SRU greets new students with hundreds of open arms
More than 1,500 first-year students, assisted by hundreds of volunteers, moved into residence halls at Slippery Rock University, Aug. 23, kicking off SRU’s 11-day “Week of Welcome” event.
Aug. 23, 2018
SLIPPERY ROCK, Pa. - First-year students moved into their residence halls at Slippery Rock University beginning at 8 a.m. today. But they weren't alone. Hundreds of volunteers eagerly greeted families, lending a festive air to the day and making short shrift of the work at hand.
"This is what the campus is supposed to be; everything is so vibrant," said SRU President William Behre, who officially started his job July 1 and spent the entire day helping students move in. "For me, the real start of my job is today; everything before has been a prelude. The first-year students come in and they are stressed and nervous, but they are quickly relieved because of our faculty, staff and returning students who do a fantastic job as volunteers."
The move-in program, which in recent years was spread across two days, was fit into one day this year to maximize SRU's Week of Welcome. WOW includes 11 days of programming to set students up for success. Classes begin Aug. 27 but WOW programs run through Sept. 4.
Seeing the process for the first time, Behre called the move-in program a "well-oiled machine," as students and their families drove up to their respective residence halls and were greeted by volunteers who helped unload vehicles and take students' suitcases, totes and other belongings to their rooms.
"We pulled in and it seemed like there was this army of a thousand volunteers wearing pink shirts and we got everything moved in all of three minutes; there were a lot of helpful people," said Brett Lejeune, a freshman homeland security major from McMurray, who moved into Building B. "The weather was nice and I'm happy to start the next chapter of my life."
One such pink-shirted volunteer at Building B was Nancy Welch, SRU associate director of academic records, who last spring led the staff that registered incoming freshmen for classes during orientation.
"They visit me to schedule classes and now it's nice to see them in this environment now that they are ready to get started," said Welch, who is in her second year as a volunteer. "Volunteering is a good way to interact with the students and I hear many of the parents tell me that they moved kids into other schools and (moving into SRU) was much easier."
Diane Galbraith, SRU professor of business, had the unique opportunity to participate as a volunteer and as a parent. She helped students move into Watson Hall from 8-11 a.m. before going through the process with her son, Christopher Galbraith, a freshman accounting major from Gibsonia, who moved into Watson Hall and is an Honors College student.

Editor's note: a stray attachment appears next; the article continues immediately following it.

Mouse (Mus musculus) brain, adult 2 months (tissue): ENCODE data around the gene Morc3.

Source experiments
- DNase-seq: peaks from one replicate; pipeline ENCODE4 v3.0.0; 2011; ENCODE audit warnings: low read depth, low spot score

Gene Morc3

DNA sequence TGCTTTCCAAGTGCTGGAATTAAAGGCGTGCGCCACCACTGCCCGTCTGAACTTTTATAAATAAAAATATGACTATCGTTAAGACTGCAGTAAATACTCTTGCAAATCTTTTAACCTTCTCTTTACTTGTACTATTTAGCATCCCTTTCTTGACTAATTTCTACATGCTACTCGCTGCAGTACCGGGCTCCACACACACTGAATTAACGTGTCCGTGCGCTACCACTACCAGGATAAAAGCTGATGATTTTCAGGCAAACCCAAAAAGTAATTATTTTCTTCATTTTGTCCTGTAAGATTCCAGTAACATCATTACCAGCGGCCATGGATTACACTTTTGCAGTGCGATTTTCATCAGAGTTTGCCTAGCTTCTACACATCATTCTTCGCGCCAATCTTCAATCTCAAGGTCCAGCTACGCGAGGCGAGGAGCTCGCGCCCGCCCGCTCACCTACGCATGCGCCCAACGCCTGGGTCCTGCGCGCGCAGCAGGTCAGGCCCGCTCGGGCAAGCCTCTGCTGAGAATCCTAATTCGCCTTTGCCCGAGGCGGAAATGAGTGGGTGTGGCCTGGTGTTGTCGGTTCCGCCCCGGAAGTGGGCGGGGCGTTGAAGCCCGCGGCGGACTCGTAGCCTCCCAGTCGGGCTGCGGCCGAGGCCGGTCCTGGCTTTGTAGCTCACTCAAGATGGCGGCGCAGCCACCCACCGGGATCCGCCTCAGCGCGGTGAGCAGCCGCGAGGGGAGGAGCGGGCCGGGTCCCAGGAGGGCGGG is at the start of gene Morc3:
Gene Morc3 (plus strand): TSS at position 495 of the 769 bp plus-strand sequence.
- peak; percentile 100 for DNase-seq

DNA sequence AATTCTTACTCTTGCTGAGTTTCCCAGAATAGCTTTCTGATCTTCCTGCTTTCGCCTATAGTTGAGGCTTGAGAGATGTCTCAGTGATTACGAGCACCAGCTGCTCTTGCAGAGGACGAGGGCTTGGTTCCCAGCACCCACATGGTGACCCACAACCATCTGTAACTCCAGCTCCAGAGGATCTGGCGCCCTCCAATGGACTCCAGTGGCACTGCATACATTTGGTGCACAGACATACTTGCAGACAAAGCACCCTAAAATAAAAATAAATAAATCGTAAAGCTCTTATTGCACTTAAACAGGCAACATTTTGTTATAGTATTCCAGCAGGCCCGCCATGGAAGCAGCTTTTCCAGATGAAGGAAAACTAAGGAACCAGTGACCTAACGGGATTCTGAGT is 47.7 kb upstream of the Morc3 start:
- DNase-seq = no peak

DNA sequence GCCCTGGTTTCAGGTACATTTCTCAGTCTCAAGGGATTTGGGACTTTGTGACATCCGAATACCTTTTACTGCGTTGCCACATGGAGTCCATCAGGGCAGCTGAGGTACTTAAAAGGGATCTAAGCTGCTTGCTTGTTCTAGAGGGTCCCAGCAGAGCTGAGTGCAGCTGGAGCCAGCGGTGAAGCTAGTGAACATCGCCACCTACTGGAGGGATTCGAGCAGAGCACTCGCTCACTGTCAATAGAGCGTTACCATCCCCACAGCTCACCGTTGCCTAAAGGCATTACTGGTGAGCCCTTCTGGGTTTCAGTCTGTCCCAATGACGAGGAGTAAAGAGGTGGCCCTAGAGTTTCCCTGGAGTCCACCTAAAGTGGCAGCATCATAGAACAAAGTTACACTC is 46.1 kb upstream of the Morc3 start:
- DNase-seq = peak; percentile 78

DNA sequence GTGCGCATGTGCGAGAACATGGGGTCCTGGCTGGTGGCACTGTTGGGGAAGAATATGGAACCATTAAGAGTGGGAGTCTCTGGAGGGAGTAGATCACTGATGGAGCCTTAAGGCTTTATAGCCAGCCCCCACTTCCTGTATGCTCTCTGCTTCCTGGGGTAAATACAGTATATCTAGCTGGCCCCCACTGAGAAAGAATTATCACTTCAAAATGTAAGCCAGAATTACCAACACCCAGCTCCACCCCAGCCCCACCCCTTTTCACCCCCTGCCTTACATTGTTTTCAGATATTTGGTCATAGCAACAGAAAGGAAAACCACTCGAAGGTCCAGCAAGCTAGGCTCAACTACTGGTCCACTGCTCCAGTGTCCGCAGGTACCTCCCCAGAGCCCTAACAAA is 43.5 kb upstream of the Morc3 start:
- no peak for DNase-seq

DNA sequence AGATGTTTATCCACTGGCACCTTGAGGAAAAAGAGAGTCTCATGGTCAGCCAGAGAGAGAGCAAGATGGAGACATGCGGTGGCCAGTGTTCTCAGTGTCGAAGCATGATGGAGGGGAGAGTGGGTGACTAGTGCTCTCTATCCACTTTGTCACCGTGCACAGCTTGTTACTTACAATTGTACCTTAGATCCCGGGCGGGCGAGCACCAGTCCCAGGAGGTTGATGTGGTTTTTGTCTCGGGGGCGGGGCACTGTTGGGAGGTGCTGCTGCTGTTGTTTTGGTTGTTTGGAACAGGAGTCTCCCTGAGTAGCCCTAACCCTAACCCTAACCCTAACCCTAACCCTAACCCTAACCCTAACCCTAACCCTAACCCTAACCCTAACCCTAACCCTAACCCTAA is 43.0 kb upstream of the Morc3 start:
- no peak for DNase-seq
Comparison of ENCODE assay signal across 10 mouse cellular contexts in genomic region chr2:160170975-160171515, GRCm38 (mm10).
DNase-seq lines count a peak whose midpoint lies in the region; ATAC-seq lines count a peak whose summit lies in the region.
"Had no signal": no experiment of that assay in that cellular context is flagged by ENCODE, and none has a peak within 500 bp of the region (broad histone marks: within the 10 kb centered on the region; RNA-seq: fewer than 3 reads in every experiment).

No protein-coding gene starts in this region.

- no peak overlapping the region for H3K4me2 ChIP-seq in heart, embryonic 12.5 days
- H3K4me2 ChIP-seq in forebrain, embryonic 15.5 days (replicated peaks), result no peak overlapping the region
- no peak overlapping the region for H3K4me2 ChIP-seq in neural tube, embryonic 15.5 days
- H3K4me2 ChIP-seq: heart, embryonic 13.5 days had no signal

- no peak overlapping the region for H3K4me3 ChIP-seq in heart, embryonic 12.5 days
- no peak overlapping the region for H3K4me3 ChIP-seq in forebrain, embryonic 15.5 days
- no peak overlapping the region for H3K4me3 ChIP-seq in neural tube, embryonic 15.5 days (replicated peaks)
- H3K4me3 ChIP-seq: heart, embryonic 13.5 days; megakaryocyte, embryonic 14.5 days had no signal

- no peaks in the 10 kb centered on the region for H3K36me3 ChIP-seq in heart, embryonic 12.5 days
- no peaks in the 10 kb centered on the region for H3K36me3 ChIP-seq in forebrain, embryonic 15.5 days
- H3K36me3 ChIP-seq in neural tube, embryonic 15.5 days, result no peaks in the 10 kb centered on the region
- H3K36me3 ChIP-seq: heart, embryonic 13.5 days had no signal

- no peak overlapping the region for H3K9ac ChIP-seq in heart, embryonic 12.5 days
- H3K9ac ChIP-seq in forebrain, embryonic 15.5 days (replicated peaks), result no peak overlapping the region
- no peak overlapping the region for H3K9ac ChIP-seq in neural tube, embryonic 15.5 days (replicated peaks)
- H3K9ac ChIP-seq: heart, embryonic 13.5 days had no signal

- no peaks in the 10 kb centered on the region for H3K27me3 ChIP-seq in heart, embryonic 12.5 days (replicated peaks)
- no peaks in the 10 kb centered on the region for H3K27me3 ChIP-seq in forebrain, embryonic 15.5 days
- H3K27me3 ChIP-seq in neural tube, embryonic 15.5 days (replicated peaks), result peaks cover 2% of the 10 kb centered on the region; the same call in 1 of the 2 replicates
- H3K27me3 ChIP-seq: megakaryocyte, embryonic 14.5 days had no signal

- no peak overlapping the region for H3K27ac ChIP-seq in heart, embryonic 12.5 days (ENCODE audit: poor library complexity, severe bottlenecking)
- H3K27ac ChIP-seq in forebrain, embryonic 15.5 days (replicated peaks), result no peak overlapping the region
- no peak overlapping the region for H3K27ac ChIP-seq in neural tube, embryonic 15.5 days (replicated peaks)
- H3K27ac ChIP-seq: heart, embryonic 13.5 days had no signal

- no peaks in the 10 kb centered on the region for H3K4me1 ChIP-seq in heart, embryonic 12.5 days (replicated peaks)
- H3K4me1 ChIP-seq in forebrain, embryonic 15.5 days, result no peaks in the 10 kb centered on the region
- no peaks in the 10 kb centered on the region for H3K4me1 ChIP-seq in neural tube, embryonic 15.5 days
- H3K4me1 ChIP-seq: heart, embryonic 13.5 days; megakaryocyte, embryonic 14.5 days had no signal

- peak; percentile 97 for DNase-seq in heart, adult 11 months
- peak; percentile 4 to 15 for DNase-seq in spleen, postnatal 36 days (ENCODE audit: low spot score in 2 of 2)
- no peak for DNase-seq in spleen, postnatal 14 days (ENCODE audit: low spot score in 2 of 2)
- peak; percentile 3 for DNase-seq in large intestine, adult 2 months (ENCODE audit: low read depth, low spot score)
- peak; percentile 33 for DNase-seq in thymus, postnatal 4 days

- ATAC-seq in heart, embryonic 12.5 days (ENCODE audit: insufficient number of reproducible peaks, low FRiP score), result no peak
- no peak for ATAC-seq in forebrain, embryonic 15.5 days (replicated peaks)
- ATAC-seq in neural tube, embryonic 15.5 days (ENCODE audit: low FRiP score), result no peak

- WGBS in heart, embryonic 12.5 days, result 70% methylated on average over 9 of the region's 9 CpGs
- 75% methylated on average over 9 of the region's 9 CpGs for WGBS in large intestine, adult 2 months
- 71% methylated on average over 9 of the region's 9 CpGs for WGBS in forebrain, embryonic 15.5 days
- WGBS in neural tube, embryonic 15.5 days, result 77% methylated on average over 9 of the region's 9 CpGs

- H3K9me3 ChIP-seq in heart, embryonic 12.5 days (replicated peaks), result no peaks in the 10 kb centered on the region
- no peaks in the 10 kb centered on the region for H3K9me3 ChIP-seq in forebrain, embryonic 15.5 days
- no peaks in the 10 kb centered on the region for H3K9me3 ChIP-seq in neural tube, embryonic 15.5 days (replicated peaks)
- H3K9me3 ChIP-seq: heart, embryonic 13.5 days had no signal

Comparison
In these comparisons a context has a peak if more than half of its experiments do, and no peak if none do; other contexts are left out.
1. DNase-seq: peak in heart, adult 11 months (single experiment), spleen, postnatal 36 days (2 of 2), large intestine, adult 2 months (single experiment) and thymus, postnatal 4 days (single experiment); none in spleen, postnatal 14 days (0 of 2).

"(The move-in program) is a good first impression and it helps students and families feel welcomed and that we are here to help," said Diane Galbraith, who has two children. Christopher is the first to go to college. "This is an important time for them and we're glad to be here answering whatever questions they have."
More than 60 cadets from SRU's Army ROTC program took their customary role of directing traffic and being the first people to greet students and families as they arrived on campus. Cadets serving on the "front line" at the intersection of Stadium and North Drive included Dawson Ambrose, a sophomore homeland security major from Bradford; Jake Beretta, a junior homeland security major from Harrison City; Alexis Adams, a junior exercise science major from Genesee; and Ryan Cook, a sophomore homeland security major from Canonsburg.
"I remember coming in my first day so I know how important it is to set the tone," said Cook, who said he and his fellow cadets feel a sense of responsibility to represent the University and make everyone's day go smoothly.
"This is a good experience for our cadets to practice leadership and planning," said Capt. Joseph Barrow, assistant professor of military science. "It's a great way to start the year and show our commitment to teamwork and the University."
While the move-in process was as orderly as a military regiment, it did not lack the sentimentality of a caring community, especially for families with students going to college for the first time.
"(The process) was fun, exciting and provided a little bit of anxiety, but it was nice having everyone move my stuff in and everyone's been helpful and friendly," said Angelina Saldamarco, a freshman exercise science major from Allison Park, who recognized the significance of the day with her being the first child in her family to go to college. "We're Italian so I have a whole box of home-made cookies and home-cooked food packed with me."
There was also a good omen among the items packed for Emily King, a freshman geography major from Pittsburgh, who brought 10 plants with her, one of which didn't bloom all year until this week.
"I don't know, maybe my start to college means I'm blooming," King said. "I was extremely nervous this morning but once I got here it was all fine. I had to take some deep breaths along the way, but it's been great and everyone's been super cool."
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